George I George III

Great Britain: George II

1727 to 1760

Denomination: AR Shilling 1739

Obverse: Bust left. "GEORGIVS II DEI GRATIA"

Reverse: Crowned shields in quad arrangement around sun-burst. "M.B.F. ET H. REX. FDB ET L. D. S. R. I A. T. ET. E 1739".

Dia/Wgt: 25.5 mm/ 5.7 gm

Reference: Spink 3701

The reverse incription means: Magnae Britanniae, France and Hiberiae, Rex (King of Britain, France and Ireland), Fidei Defensor (Defender of the Faith), Brunsviciensis Et Luneburgen-sis Dux (Duke of Luneburg and Brunswick),Sacri Romani Emperii Archi-Thesaurarius Et Elector. (Treasurer and Elector of the Holy Roman Empire).
Denomination: AR Sixpence 1757

Obverse: Bust left. "GEORGIVS II DEI GRATIA"

Reverse: Crowned shields in quad arrangement around sun-burst. "M.B.F. ET H. REX. FD. B ET L. D. S. R. I A. T. ET. E 1757".

Dia/Wgt: 21.3 mm/ 3.0 gm

Reference: Spink 3711






Denomination: AE Halfpenny 1752

Obverse: Bust left. "GEORGIVS II REX"

Reverse: Britannia seated."BRITANNIA/ 1752"

Dia/Wgt: 28.1 mm/ 9.1 gm

Reference: Spink 3719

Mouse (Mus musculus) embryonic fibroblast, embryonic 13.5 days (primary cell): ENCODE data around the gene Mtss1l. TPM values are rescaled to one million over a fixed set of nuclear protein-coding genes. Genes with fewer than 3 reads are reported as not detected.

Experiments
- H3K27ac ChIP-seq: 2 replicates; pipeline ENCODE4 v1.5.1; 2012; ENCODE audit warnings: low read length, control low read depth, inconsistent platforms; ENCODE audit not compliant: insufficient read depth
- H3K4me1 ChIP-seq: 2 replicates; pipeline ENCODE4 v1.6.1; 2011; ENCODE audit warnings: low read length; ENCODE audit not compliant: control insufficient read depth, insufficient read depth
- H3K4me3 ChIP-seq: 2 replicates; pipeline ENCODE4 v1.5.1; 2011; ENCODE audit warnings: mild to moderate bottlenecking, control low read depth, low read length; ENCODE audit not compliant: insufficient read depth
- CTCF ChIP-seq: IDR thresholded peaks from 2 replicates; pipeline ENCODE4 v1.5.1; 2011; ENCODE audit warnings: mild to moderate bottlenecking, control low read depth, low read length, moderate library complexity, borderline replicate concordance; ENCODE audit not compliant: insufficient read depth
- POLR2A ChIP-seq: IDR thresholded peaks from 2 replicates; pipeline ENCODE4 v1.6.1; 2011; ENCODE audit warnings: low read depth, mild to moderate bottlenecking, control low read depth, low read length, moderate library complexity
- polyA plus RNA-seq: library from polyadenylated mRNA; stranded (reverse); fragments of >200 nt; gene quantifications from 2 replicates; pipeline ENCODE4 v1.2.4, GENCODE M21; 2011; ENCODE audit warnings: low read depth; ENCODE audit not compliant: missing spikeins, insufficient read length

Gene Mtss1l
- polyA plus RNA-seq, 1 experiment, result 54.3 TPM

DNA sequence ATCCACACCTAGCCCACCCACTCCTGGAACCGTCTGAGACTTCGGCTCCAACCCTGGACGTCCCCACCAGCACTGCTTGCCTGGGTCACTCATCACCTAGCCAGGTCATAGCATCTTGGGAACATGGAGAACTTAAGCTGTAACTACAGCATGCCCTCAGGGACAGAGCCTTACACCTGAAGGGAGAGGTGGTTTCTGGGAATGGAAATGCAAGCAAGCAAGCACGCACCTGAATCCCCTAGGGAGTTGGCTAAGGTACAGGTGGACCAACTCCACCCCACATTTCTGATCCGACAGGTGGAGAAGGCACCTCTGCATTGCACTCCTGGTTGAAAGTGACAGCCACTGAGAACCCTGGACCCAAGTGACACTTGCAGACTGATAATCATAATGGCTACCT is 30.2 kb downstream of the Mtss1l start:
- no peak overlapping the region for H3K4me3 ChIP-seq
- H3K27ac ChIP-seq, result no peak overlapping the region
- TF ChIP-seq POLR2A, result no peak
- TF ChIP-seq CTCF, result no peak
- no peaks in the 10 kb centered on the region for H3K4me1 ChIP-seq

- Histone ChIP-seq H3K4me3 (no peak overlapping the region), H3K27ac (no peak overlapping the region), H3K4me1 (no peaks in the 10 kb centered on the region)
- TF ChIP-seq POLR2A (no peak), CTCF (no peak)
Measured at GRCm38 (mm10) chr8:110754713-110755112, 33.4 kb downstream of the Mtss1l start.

GEORGE II (1683-1760), King of Great Britain and Ireland, (House of Hanover) (11th June 1727 to 25th October 1760), and Elector of Hanover (1727-1760), was the son of King George I, and was born at Herrenhausen Palace in Hanover (now in Lower Saxony state, Germany) on November 10, 1683, and he grew up a German prince. In 1705 he married Caroline of Ansbach, an intelligent woman who wielded great influence over her husband and thereby on government. Like his father, George II was more interested in Hanover than in Great Britain, and during his many absences from London Caroline frequently acted as regent. During the War of the Austrian Succession (1740-1748), the king subordinated the interests of Great Britain to those of his German principality. This policy was unpopular in Great Britain, but the king won admiration for his courage at the Battle of Dettingen in Bavaria (1743), the last engagement in which a British monarch participated in person. George II contributed to the material progress of Great Britain, mainly because he was shrewd enough to listen to his wife and heed the advice of his ministers. He retained Sir Robert Walpole as chief minister only upon Caroline's insistence, and he later relied on Henry Pelham, and, towards the end of his reign, William Pitt the Elder, although he originally had a great dislike for him. George's reign was marked by the suppression of the last major Jacobite rebellion and by the successful prosecution-at Pitt's initiative-of the Seven Years' War. He was succeeded by his grandson George III. George died at Kensington Palace, London, on October 25, 1760.

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